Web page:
Sunday, December 28, 2008

Dear Editor

Four years ago I hiked the coast from SF to the Oregon border, hitching most of the long road-walk sections. There is a set of guidebooks for the entire CA coast, and they have a blurb similar to this about a development at the northern end of Sonoma county called Sea Ranch. I remember it well because rather than walking the narrow shoulder of this long stretch of highway [route description] I hitched a ride with a local who it turned out was friends with some guy that had just endowed a chair in the Berkeley econ department, and he told me Milton Friedman used to own the big house(s) just south of Sea Ranch, and I told him I'd seen this goat that was freaking out because its head was stuck in the fence, so he stopped in somewhere to call the owner, whom he happened to know. ANYWAY, then I hiked the small section of Sea Ranch where visitors are actually allowed to hike along the coast, got leered at by private security, and picked up on the very obvious vibe (thanks to all sorts of signs) that visitors aren't all that welcome. Then a couple weeks ago I read this article in the NYT about how great a place Sea Ranch is. It doesn't mention the place's history except for one sentence that, if interpreted in a certain way, might be blaming bad architecture on public coastal access. So I wrote the following letter to the editor:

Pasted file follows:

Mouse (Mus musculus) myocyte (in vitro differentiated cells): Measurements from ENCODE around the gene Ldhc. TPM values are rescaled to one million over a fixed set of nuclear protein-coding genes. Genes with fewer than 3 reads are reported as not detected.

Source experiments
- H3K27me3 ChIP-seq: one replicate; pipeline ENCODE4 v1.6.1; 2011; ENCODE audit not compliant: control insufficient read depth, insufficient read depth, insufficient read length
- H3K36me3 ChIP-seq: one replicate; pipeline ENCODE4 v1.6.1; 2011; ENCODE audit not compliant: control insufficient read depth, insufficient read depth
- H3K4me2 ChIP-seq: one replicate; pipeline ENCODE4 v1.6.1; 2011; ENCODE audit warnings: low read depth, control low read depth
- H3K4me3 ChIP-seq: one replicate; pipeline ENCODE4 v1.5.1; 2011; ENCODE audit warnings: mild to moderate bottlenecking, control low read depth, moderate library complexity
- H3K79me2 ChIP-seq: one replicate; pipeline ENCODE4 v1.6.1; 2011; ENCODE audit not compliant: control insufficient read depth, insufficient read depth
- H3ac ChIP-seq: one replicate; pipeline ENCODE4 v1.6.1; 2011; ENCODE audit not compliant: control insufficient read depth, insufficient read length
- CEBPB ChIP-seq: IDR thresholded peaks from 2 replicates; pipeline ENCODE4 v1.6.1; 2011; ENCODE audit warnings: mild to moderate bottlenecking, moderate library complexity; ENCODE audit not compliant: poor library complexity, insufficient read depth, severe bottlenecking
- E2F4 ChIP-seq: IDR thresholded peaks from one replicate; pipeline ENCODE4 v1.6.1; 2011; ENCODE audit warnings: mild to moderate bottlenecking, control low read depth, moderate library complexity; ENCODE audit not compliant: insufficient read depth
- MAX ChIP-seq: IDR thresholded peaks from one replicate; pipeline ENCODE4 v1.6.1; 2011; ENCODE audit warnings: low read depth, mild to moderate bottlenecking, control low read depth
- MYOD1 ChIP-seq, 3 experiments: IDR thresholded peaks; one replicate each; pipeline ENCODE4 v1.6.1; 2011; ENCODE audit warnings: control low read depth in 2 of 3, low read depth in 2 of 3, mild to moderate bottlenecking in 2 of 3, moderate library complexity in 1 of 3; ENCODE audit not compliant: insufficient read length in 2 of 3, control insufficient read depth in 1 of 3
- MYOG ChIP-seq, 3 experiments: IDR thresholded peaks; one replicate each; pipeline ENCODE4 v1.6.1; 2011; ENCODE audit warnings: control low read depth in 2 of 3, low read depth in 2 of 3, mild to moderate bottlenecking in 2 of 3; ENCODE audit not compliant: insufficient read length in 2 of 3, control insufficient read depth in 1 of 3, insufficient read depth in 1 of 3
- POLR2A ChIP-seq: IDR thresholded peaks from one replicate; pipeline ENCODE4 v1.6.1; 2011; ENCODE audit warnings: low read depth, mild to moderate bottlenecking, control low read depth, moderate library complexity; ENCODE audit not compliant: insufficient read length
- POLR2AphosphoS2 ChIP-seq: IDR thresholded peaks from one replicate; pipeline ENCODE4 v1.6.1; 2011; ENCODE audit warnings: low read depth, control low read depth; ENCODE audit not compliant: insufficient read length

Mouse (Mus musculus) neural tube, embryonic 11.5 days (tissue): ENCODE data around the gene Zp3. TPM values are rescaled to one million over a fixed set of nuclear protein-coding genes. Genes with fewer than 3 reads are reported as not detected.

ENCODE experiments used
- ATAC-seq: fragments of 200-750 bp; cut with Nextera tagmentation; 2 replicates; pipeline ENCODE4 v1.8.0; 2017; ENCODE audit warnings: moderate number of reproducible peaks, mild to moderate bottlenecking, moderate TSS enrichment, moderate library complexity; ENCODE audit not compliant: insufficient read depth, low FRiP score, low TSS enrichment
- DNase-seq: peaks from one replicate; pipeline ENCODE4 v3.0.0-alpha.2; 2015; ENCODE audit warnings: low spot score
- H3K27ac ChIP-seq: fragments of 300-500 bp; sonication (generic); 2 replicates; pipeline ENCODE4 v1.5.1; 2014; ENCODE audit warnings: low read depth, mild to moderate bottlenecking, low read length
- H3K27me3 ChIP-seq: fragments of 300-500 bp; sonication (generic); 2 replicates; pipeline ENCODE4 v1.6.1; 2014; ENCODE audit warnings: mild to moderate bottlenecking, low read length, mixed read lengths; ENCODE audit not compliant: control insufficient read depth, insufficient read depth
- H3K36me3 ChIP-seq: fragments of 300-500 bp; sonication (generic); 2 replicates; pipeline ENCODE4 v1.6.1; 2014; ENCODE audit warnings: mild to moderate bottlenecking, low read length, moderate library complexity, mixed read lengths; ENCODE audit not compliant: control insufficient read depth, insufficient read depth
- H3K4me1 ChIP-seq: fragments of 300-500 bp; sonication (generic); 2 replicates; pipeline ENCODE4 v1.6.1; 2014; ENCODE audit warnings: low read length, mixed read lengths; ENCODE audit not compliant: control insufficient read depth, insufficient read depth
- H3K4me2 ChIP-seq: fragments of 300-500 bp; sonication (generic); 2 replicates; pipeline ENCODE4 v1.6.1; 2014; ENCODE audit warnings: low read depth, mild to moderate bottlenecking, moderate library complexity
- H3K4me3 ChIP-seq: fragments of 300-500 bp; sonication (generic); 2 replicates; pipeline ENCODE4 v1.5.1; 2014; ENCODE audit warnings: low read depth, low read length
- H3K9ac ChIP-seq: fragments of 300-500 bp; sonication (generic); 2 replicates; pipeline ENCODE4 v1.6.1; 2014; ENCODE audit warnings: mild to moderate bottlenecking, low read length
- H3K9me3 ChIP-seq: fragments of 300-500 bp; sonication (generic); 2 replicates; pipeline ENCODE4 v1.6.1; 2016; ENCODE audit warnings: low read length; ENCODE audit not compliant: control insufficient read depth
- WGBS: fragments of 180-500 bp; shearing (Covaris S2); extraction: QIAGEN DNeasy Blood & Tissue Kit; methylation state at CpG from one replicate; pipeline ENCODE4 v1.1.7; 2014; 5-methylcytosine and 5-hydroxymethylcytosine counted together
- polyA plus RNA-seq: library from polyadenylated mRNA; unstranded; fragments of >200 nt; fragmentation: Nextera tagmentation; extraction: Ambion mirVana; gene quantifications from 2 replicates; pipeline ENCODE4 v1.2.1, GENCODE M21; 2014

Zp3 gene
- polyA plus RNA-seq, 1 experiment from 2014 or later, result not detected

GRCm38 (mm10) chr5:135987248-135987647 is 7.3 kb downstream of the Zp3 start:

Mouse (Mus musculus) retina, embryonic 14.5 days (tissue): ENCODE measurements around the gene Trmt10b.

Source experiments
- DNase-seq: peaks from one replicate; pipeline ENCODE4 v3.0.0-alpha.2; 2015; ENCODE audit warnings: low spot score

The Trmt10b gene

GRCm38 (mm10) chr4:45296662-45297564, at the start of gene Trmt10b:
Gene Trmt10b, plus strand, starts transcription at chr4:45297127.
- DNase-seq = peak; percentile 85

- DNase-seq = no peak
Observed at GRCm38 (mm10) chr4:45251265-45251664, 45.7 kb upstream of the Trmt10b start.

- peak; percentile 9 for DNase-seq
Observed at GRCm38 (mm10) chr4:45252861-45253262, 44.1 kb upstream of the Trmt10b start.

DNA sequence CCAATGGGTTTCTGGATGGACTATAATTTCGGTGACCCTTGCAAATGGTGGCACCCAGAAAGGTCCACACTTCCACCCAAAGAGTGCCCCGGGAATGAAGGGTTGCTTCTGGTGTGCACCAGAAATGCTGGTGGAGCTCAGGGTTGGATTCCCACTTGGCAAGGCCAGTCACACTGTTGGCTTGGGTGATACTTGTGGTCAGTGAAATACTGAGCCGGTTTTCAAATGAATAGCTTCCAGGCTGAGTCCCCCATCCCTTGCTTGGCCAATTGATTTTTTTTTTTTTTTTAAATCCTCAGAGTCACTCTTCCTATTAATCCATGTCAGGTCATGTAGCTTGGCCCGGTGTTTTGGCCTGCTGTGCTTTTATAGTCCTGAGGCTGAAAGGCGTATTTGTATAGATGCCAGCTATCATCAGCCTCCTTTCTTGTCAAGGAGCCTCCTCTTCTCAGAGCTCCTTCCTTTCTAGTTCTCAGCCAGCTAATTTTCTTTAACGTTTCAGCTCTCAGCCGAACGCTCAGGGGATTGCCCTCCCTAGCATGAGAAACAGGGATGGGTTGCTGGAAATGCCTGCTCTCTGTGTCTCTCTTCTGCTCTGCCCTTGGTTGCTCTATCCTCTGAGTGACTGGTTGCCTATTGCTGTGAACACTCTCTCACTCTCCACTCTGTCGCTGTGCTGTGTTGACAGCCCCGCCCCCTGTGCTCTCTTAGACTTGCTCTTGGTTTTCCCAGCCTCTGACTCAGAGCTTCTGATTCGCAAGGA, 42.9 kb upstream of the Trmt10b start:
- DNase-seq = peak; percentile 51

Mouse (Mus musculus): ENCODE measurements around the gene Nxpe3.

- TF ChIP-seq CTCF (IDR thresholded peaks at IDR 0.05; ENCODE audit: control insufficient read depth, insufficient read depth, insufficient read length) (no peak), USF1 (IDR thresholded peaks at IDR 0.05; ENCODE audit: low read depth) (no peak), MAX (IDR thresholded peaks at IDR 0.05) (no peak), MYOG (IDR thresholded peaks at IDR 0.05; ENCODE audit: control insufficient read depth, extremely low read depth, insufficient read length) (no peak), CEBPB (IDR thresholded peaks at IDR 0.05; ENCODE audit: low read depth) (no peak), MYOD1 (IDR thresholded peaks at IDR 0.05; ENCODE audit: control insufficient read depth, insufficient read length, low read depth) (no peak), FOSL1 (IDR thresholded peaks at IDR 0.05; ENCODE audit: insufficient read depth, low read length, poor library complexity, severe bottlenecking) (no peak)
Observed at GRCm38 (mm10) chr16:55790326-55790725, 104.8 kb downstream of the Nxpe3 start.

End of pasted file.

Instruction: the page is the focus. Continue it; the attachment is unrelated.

In Sunday's paper, Patricia Leigh Brown described Sonoma County's Sea Ranch as a Utopia by the Sea. If a utopia is a place that spoils scenic beauty, takes away miles of coastal access from the public to put it in the hands of the super-rich, and trails visitors to the few trails that supposedly remained in public hands with private security, then Sea Ranch may indeed be a utopia. Otherwise, the only good thing that came from Sea Ranch is the furor it caused that led to the creation of the California Coastal Commission, working ever since to ensure that Sea Ranch would be one of the last developments of its kind.


and today, this got published.

Not great or anything, and I realize that the entire plot wasn't exactly public property before Sea Ranch came around (apparently it was a sheep ranch), but still, the state owns everything up to the high tide line and should protect it.

1 comment:

  1. Very cool that your letter got published!

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